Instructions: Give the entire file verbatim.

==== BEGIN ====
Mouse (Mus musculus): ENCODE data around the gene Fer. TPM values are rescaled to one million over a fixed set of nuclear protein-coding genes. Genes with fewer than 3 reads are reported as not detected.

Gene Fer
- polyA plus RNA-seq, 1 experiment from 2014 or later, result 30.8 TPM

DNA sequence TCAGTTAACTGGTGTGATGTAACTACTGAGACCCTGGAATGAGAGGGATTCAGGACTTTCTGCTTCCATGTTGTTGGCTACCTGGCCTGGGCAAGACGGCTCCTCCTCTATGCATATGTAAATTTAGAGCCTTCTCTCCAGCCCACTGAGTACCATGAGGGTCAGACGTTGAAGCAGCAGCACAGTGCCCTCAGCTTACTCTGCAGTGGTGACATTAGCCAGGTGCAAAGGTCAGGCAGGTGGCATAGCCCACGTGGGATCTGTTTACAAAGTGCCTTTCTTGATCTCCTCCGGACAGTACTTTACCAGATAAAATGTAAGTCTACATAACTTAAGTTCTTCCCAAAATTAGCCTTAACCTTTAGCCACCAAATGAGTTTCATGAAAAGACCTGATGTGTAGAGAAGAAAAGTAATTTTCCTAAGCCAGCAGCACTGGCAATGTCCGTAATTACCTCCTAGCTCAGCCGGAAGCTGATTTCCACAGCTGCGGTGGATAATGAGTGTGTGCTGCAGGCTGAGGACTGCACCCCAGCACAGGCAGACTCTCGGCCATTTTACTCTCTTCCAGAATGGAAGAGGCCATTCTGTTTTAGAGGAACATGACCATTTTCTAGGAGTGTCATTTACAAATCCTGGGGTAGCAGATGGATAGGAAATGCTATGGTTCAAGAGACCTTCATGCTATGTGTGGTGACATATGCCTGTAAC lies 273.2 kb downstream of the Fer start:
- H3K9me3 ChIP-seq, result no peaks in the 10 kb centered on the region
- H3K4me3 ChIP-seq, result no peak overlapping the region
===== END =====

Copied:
Mouse (Mus musculus): ENCODE data around the gene Fer. TPM values are rescaled to one million over a fixed set of nuclear protein-coding genes. Genes with fewer than 3 reads are reported as not detected.

Gene Fer
- polyA plus RNA-seq, 1 experiment from 2014 or later, result 30.8 TPM

DNA sequence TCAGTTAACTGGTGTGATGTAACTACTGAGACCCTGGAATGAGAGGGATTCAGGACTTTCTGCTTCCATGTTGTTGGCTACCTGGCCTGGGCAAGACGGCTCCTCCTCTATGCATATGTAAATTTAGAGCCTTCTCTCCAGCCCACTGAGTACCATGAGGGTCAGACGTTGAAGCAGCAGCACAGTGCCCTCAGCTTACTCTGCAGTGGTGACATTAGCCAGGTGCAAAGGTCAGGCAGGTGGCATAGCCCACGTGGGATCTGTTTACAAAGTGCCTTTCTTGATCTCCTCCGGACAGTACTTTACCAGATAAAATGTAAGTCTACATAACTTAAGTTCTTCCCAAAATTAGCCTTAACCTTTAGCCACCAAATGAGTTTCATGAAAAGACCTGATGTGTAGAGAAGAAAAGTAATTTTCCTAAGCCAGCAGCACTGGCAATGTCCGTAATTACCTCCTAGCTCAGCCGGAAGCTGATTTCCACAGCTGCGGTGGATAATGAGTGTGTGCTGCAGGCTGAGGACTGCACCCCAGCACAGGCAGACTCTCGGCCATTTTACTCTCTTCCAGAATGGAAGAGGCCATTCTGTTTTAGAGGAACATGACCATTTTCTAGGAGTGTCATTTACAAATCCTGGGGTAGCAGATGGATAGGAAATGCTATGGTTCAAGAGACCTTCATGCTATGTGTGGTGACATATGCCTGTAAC lies 273.2 kb downstream of the Fer start:
- H3K9me3 ChIP-seq, result no peaks in the 10 kb centered on the region
- H3K4me3 ChIP-seq, result no peak overlapping the region